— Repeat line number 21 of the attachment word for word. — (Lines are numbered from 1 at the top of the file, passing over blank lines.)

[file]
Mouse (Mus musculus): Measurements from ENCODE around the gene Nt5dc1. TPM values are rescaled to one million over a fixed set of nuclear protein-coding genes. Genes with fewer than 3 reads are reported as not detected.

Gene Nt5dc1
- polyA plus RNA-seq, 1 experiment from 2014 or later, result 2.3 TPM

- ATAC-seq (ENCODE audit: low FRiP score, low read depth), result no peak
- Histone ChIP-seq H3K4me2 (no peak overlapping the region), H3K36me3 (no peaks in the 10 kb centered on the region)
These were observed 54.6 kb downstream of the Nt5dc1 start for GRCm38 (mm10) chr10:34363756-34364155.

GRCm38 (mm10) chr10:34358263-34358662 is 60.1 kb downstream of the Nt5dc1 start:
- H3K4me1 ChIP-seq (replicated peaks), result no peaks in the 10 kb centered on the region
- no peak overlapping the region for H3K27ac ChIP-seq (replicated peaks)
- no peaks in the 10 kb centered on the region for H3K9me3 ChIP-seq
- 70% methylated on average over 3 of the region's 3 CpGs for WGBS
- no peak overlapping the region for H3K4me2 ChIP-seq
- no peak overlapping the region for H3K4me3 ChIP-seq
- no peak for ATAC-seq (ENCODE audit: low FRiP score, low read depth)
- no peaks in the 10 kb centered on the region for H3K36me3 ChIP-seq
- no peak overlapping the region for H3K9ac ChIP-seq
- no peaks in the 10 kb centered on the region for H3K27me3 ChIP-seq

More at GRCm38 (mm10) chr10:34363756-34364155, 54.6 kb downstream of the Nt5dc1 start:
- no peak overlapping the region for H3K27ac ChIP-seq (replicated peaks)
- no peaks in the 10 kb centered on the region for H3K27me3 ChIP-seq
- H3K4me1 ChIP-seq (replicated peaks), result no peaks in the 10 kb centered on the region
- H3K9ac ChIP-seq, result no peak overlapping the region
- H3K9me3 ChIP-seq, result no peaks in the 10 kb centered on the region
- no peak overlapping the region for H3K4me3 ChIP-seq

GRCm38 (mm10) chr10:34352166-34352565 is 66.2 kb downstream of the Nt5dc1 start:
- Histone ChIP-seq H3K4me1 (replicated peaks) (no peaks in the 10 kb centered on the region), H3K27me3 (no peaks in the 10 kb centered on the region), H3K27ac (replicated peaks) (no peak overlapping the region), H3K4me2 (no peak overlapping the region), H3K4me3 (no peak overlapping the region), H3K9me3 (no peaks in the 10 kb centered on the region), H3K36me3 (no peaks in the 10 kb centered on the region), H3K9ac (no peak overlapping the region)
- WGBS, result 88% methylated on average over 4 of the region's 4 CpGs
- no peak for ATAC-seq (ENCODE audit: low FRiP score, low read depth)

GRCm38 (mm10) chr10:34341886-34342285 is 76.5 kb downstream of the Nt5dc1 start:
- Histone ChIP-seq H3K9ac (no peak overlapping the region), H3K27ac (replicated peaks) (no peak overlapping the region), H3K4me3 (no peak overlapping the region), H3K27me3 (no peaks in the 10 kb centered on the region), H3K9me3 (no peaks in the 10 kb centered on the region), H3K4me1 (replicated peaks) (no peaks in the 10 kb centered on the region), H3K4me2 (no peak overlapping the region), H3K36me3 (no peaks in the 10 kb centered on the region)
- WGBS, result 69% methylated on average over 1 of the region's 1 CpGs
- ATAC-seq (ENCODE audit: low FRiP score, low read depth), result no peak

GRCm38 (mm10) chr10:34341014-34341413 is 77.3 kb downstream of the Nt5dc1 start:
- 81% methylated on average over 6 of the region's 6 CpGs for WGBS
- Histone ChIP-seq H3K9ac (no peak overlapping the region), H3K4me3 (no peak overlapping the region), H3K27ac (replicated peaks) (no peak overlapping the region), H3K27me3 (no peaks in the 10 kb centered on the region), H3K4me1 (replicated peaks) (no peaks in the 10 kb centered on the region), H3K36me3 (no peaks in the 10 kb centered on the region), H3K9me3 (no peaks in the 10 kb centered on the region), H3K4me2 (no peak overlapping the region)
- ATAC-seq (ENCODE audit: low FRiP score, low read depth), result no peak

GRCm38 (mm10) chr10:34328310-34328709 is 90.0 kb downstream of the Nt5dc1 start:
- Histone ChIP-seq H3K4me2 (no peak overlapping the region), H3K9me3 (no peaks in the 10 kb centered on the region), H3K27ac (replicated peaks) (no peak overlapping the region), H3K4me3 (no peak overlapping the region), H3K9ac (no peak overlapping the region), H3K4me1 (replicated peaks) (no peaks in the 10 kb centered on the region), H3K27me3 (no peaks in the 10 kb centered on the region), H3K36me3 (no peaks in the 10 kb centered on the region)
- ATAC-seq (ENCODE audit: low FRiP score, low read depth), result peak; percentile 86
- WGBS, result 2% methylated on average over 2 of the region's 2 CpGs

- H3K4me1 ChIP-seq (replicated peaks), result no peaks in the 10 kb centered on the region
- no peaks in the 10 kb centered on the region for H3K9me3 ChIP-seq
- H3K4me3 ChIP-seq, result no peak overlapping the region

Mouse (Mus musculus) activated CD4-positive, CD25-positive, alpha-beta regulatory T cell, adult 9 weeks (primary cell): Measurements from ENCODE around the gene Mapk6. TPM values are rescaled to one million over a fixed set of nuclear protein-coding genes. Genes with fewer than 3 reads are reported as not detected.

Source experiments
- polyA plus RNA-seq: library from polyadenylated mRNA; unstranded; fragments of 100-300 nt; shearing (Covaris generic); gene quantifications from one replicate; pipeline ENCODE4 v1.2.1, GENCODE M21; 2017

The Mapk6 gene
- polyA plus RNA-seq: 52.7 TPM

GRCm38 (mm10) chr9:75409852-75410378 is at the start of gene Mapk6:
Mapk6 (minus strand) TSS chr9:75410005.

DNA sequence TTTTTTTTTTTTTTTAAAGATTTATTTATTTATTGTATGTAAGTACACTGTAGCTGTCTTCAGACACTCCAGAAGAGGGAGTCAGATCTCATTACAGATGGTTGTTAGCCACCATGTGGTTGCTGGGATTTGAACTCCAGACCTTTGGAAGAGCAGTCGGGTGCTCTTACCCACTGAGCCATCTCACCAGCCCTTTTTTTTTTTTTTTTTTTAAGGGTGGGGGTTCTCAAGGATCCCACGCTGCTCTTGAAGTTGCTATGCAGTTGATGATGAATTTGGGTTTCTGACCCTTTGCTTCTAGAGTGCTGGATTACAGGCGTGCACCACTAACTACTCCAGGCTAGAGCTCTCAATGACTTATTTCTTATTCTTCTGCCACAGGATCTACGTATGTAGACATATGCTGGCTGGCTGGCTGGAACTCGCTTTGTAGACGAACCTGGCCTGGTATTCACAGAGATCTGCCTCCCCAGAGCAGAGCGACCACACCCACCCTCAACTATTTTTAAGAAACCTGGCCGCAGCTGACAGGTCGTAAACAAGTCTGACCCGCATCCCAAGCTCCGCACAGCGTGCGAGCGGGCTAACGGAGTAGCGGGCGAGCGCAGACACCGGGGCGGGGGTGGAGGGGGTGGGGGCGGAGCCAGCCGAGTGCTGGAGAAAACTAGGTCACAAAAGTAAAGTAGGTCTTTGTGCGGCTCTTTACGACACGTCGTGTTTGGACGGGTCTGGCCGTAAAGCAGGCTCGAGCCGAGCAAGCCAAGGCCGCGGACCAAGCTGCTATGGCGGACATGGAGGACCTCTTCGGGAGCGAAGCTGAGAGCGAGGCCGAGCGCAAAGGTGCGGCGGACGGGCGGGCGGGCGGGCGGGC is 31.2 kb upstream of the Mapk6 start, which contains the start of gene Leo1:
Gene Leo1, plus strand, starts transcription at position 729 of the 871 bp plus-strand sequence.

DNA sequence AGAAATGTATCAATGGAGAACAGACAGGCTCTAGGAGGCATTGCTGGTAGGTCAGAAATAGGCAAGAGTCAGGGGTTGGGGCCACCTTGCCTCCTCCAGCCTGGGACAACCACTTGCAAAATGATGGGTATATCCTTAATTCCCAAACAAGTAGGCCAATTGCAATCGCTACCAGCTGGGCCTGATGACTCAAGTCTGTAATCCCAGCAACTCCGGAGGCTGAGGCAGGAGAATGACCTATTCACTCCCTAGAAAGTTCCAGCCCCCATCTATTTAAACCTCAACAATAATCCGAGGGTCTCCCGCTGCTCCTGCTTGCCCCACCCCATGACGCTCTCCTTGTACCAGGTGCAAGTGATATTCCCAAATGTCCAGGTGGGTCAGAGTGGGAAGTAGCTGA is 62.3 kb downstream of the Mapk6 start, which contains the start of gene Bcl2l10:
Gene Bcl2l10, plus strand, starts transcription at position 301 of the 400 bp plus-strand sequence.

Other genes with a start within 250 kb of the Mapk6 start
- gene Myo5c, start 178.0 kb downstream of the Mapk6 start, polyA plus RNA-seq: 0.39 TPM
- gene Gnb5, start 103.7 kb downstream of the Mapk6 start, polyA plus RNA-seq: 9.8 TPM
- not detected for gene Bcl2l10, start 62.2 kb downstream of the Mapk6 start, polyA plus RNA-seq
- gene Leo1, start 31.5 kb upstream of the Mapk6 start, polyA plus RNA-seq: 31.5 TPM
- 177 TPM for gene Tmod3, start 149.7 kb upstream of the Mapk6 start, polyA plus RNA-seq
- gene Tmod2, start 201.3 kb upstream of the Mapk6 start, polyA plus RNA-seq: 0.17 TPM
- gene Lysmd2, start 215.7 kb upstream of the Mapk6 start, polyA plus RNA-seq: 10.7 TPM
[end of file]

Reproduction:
- H3K4me1 ChIP-seq (replicated peaks), result no peaks in the 10 kb centered on the region